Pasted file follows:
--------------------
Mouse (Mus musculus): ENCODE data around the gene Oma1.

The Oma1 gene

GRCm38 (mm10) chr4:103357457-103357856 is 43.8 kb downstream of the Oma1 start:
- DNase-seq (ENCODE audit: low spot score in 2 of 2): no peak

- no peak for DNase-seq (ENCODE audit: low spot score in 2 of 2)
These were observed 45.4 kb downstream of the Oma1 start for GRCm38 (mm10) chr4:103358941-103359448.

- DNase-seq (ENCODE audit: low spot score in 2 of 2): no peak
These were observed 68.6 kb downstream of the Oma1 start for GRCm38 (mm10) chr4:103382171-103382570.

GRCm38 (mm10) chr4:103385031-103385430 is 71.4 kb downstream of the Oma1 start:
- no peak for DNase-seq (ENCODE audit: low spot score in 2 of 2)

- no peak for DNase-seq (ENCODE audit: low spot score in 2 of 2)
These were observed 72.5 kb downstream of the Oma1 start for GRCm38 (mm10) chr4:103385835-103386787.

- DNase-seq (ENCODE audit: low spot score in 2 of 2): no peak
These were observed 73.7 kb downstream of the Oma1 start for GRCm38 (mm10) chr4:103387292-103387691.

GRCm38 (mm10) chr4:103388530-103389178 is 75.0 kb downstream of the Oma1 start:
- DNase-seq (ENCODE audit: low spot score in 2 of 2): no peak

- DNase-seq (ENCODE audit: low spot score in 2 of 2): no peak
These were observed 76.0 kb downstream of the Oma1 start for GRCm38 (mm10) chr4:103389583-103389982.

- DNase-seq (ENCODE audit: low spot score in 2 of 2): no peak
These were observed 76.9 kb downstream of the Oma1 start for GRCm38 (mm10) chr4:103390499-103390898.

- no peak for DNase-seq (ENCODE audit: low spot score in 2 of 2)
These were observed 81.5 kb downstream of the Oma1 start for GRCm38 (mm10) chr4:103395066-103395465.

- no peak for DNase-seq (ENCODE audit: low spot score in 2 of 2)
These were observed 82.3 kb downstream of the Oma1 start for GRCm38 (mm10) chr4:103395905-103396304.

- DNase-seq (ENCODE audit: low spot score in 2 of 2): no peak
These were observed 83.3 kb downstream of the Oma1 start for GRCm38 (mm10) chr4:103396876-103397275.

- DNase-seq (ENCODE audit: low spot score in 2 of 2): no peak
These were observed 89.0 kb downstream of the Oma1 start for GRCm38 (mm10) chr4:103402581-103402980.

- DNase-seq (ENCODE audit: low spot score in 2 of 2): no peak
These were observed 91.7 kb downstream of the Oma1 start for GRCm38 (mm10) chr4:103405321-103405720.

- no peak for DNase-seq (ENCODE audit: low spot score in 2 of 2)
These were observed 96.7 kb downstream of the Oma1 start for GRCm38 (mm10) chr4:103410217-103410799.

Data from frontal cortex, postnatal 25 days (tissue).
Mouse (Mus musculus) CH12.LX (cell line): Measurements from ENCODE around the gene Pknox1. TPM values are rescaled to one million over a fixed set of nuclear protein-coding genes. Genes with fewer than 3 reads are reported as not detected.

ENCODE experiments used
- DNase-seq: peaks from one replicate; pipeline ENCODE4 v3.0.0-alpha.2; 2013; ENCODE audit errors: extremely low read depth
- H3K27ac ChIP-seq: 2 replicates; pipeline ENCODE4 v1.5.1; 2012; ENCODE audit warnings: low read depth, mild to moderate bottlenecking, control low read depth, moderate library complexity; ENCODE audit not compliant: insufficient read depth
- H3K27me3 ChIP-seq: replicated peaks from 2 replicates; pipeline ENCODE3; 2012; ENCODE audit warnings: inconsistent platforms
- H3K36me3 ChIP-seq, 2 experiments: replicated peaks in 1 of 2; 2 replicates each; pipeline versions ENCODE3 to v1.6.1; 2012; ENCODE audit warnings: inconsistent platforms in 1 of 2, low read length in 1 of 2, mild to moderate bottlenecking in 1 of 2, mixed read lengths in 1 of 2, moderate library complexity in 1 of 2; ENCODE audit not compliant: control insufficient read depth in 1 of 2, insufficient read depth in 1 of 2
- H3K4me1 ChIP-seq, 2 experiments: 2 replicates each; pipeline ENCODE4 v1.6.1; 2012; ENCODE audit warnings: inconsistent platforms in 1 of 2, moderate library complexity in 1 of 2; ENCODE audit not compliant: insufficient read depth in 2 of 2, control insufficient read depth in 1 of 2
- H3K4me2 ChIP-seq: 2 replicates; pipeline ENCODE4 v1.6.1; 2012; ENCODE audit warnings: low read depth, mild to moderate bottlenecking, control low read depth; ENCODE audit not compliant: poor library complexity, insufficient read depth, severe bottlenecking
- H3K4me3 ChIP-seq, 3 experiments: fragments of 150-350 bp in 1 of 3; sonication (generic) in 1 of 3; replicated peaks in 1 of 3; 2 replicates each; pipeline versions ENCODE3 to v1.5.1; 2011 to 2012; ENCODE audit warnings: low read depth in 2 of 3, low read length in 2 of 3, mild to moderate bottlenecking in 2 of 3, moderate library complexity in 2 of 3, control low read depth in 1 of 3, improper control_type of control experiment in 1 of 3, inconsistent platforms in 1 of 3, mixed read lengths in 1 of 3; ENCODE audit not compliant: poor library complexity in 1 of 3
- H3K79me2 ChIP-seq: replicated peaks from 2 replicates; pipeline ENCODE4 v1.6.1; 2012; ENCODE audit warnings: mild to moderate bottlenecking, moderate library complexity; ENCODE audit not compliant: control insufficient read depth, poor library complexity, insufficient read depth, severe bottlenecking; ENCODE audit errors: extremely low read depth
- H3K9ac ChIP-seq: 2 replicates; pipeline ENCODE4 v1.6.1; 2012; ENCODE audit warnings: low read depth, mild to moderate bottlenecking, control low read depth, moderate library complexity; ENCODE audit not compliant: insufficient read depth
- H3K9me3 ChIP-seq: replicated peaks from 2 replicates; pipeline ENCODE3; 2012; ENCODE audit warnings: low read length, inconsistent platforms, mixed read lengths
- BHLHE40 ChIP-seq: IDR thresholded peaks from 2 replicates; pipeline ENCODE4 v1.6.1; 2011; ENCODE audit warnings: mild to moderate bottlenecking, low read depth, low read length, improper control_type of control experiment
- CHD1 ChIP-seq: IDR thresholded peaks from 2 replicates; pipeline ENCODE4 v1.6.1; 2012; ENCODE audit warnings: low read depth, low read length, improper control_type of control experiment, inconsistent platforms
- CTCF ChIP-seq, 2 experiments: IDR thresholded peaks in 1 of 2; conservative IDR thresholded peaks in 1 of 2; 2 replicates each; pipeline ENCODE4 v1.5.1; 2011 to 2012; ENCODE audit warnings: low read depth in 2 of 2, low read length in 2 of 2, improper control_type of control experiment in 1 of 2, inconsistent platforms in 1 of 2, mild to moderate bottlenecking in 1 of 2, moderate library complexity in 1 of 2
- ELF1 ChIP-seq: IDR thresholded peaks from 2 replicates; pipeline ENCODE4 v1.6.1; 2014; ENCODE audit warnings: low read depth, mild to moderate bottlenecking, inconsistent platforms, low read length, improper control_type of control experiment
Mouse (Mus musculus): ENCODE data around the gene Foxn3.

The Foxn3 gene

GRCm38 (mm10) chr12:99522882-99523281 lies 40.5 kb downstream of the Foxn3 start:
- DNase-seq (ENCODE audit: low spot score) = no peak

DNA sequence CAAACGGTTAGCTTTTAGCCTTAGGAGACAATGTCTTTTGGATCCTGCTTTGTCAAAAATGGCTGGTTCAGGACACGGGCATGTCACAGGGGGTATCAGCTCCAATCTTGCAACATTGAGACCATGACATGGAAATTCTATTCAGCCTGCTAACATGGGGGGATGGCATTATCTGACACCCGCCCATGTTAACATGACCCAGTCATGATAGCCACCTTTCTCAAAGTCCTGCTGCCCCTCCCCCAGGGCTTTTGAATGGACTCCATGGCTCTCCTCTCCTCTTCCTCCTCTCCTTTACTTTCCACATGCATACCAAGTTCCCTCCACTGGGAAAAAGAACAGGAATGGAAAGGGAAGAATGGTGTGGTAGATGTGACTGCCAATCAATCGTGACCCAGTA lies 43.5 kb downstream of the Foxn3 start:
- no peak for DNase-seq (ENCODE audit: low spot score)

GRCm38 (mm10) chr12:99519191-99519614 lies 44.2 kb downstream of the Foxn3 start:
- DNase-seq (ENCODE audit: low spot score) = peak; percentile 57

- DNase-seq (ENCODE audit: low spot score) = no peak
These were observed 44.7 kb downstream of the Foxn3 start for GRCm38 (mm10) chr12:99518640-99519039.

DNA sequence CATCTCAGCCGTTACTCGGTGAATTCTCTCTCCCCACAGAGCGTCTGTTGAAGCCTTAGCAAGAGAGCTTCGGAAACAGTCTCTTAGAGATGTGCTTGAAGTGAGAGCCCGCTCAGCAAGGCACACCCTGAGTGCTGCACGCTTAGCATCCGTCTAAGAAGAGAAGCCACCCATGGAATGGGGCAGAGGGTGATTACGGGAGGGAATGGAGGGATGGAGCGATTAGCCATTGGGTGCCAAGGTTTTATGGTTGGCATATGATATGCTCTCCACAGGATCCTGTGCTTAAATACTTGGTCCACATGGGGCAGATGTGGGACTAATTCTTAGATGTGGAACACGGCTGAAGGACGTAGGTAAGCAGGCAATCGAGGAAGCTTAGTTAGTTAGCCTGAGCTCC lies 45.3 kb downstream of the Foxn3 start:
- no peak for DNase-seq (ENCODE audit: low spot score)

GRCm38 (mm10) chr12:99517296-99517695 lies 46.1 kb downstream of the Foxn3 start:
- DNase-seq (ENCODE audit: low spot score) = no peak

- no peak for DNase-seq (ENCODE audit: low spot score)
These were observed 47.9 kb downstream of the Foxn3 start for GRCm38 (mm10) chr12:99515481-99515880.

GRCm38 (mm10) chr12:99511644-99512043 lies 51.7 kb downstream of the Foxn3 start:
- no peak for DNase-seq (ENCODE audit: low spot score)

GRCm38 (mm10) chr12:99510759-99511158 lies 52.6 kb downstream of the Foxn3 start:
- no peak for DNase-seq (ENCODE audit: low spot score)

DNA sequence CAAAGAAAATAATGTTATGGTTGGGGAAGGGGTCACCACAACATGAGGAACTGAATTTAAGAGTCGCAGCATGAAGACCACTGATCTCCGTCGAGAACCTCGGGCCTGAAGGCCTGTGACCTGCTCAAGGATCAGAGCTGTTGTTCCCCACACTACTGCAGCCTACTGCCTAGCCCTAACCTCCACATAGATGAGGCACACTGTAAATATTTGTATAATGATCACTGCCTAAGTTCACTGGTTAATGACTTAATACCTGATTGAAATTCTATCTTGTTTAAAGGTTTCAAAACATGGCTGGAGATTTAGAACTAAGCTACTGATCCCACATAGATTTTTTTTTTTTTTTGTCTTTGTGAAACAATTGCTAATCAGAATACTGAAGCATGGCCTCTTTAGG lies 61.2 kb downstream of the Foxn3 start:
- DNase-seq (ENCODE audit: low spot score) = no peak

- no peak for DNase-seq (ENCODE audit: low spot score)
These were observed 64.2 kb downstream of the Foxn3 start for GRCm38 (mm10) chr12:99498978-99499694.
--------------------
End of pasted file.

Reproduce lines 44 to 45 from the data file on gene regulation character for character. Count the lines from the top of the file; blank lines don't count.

- H3K9ac ChIP-seq: 2 replicates; pipeline ENCODE4 v1.6.1; 2012; ENCODE audit warnings: low read depth, mild to moderate bottlenecking, control low read depth, moderate library complexity; ENCODE audit not compliant: insufficient read depth
- H3K9me3 ChIP-seq: replicated peaks from 2 replicates; pipeline ENCODE3; 2012; ENCODE audit warnings: low read length, inconsistent platforms, mixed read lengths